Have emerging markets emerged
As a young commodity trader living and working in Singapore in 1986 I recall an incident during the visit of the then Prime Minister of New Zealand, David Lange.
His illustrious Singaporean count-erpart, Lee Kuan Yew, was negotiating for a continuation of certain preferential trade benefits, arguing that Singapore’s ‘emerging market’ status entitled it to these benefits.
Lange retorted that as a cup of coffee in Singapore cost more than his ‘developed’ New Zealand surely Singapore could not be considered an emerging market. In spite of Lange’s astute observation on the price of a cup of coffee, Singapore in 1986, was, by anyone’s standards, an emerging economy.
At some point in the next decade or so, without any fanfare, Singapore slipped out of the rank and file of the emerging markets to take its now rightful place in the list of the world’s developed economies.
Today, in the slipstream of the worst global economic freefall since the Great Depression, some observers are raising the question as to what constitutes an emerging economy and whether some of these emerging nations should join their erstwhile colleague, Singapore, in the family of developed nations.
As the first small fires of the soon to be conflagration began in the USA in 2007, a growing band of economists and financial gurus started bandying around the ‘decoupling’ theory.
Emerging markets, they claimed, with their unique financial systems underpinned by pent-up domestic demand, were decoupled from any potential problems in the North American and European markets.
This was one rationale towards elevating some of the larger emerging economies up in to the ranks of the developed world; after all if a country could avoid the contagion of the western world and Japan’s economic disease, then surely it deserved to be considered ‘emerged’. This wishful thinking continued well into the summer of 2008 as developed market stock indices came off the boil whilst emerging market indices continued to froth.
The rest, as they say, is history, and the ‘theory of decoupling’ was proven to be mumbo-jumbo as emerging market stocks crashed in the aftermath of the Lehman Brothers bankruptcy.
There are, however, more valid reasons for considering if certain emerging markets have emerged: size of the economies, reserves, size and development of the financial markets, corporate development.
Some emerging economies are simply too large to ignore. Four emerging economies are in the world’s top nine in terms of gross domestic product on a purchasing power parity basis: China in second place, India in fourth, Russia in seventh and Brazil in ninth. In total the emerging economies generate about 50 per cent of global output.
Emerging nations have been the world’s savers and have accumulated vast foreign currency reserves. About 60 per cent of global foreign currency reserves are held by emerging nations, with China, India, Brazil, Russia and Saudi Arabia accounting for the lions share (40 per cent of global reserves). China itself holds an astounding US$2.1tn or 25 per cent of the world’s reserves.
The size of domestic financial markets, primarily stock exchanges, and their smooth functioning under the rule of law is another key consideration when differentiating between emerging and developed economies.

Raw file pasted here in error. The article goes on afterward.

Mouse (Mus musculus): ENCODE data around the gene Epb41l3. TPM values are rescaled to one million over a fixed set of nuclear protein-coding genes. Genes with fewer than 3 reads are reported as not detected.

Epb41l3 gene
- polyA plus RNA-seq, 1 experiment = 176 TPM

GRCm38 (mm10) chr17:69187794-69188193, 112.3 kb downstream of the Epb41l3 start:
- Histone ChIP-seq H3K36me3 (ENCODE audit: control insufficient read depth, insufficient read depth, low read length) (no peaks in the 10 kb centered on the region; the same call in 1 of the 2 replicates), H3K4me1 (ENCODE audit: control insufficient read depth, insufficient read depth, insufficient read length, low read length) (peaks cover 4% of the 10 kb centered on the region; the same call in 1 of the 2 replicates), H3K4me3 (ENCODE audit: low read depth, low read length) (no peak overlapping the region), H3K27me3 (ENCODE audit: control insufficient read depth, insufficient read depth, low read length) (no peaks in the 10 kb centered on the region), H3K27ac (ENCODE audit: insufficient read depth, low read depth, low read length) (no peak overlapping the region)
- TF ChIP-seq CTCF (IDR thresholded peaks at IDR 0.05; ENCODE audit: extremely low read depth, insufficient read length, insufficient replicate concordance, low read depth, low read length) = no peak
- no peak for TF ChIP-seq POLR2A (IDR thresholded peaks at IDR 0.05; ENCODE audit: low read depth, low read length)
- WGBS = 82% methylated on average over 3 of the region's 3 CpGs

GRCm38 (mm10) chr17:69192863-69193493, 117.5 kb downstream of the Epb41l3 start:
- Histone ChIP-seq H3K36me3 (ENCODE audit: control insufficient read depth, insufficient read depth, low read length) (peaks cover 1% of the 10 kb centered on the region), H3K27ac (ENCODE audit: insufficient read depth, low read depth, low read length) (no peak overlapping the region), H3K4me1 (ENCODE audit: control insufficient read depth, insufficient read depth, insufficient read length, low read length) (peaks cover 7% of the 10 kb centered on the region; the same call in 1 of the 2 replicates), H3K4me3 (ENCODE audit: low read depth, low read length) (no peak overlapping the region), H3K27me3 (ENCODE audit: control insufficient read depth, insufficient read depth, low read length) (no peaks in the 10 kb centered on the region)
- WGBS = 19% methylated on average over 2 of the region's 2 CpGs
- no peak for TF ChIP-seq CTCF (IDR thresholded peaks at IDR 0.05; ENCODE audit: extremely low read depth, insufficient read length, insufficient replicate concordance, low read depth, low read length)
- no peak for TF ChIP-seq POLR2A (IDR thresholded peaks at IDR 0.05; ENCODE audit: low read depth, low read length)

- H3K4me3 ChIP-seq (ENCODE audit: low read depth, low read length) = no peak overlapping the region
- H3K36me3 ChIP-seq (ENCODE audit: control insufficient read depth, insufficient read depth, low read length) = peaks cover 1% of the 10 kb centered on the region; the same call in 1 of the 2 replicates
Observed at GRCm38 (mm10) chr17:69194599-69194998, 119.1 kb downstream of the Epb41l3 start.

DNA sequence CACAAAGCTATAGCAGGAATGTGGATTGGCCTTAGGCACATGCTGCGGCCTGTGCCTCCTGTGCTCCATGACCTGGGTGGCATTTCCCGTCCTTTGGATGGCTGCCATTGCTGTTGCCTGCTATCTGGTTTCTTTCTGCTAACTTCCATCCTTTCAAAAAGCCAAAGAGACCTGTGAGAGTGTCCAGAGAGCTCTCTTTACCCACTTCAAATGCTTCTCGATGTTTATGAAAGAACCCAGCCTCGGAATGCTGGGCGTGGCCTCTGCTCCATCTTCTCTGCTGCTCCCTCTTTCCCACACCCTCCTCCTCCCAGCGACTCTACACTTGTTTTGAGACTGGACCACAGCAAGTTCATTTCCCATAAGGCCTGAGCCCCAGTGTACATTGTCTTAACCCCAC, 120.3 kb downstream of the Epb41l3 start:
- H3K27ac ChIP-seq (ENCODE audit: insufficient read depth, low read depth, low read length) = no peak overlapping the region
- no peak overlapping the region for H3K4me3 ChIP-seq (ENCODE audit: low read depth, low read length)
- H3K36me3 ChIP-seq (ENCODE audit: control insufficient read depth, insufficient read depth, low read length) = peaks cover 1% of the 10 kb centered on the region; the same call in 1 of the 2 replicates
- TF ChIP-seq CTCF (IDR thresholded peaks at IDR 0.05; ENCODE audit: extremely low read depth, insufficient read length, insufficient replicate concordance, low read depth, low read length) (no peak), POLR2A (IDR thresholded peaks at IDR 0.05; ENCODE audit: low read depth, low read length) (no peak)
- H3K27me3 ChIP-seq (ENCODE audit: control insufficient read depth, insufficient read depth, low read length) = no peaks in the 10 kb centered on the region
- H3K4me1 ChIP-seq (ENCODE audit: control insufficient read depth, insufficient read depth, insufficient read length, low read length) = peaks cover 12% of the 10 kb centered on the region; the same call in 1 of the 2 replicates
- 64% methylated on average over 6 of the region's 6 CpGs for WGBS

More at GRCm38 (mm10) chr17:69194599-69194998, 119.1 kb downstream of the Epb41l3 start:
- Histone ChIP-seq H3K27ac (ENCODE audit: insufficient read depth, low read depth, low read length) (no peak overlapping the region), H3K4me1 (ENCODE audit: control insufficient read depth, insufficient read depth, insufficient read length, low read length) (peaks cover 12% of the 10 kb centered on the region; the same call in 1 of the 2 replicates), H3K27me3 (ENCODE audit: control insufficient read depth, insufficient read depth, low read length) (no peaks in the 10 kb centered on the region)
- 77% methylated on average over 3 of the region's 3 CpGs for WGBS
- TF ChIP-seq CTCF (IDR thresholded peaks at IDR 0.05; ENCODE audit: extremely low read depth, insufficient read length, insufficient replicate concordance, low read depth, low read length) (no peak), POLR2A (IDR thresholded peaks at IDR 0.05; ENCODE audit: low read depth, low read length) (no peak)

The developed stock markets are today seven times the size of the stock markets in the 22 countries that form the MSCI Emerging Market Index. Incredibly, only 20 years ago, the developed stock markets were 99 times the size of the MSCI emerging markets. China has recently overtaken Japan to slot behind the USA as the nation with the second largest market capitalisation.
This mammoth growth in the market capitalisation of traded stocks in emerging economies has been precipitated by events such as China’s free market policies since the 1980s, the collapse of the Iron Curtain, India’s liberalisation drive in 1991, and the end of apartheid in South Africa in 1994.
Along with this growth in the size of financial markets there has been a marked improvement in transparency and corporate governance in emerging stock markets. Perhaps one of the best reflections of this is in the narrowing of volatility between developed and emerging stock markets.
The past few years have seen some eyebrow-raising financial news headlines as emerging market corporations have gone on shopping binges. Tata of India had the cheek to acquire some of the West’s oldest and most favourite brands Jaguar, Land Rover and Tetley Tea.
Cemex, the Mexican cement giant, doubled its size in 2005 by acquiring RMC of the UK and is now the world’s third largest cement company. Chinese state-owned companies have gone on a global buying spree this year for mining and raw material businesses. Can this type of corporate development be synonymous with the ‘emerging market’ tag?
The one key factor that continues to distinguish raffish emerging markets from their stuffier developed cousins is growth. The emerging economies as a bloc will grow this year, led by China and India, whilst the advanced economies will contract. The engines of growth for the foreseeable future will be the emerging nations.
Does all of this imply that certain emerging markets have finally emerged? There is indeed a strong case, from an investor point of view, to consider some of the larger emerging markets in the same light as some of the developed markets. If a cup of coffee or tea in an emerging market costs more than in Wellington, than perhaps that market has already quietly crossed the threshold into the developed world.